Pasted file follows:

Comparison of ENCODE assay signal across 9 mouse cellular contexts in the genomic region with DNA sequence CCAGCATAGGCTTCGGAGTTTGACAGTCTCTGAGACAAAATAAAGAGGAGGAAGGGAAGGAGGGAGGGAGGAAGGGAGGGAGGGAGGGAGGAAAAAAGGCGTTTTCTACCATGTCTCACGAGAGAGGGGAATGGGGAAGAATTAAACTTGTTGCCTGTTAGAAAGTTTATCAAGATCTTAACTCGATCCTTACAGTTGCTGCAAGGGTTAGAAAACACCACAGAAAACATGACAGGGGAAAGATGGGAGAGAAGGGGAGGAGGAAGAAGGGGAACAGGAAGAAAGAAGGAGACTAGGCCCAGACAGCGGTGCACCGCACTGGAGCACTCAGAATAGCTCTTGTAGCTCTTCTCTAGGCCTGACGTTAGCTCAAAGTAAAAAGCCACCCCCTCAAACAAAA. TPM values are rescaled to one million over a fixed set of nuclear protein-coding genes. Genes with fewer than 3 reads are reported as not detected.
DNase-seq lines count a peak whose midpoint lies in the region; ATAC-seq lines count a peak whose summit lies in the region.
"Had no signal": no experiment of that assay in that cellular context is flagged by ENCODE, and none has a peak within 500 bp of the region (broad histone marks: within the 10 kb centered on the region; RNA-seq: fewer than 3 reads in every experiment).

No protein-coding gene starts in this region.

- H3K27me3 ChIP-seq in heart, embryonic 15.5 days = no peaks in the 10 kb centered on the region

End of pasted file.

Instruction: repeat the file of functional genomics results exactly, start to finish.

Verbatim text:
Comparison of ENCODE assay signal across 9 mouse cellular contexts in the genomic region with DNA sequence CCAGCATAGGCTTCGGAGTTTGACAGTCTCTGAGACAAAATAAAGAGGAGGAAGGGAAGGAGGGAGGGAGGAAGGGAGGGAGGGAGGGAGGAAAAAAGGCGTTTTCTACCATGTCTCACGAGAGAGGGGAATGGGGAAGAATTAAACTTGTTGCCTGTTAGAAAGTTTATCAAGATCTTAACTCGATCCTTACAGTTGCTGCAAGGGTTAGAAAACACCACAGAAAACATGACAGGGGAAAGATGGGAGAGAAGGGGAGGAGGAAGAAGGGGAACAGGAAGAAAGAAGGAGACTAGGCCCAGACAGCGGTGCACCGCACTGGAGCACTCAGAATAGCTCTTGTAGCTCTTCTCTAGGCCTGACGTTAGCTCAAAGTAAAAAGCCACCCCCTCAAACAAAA. TPM values are rescaled to one million over a fixed set of nuclear protein-coding genes. Genes with fewer than 3 reads are reported as not detected.
DNase-seq lines count a peak whose midpoint lies in the region; ATAC-seq lines count a peak whose summit lies in the region.
"Had no signal": no experiment of that assay in that cellular context is flagged by ENCODE, and none has a peak within 500 bp of the region (broad histone marks: within the 10 kb centered on the region; RNA-seq: fewer than 3 reads in every experiment).

No protein-coding gene starts in this region.

- H3K27me3 ChIP-seq in heart, embryonic 15.5 days = no peaks in the 10 kb centered on the region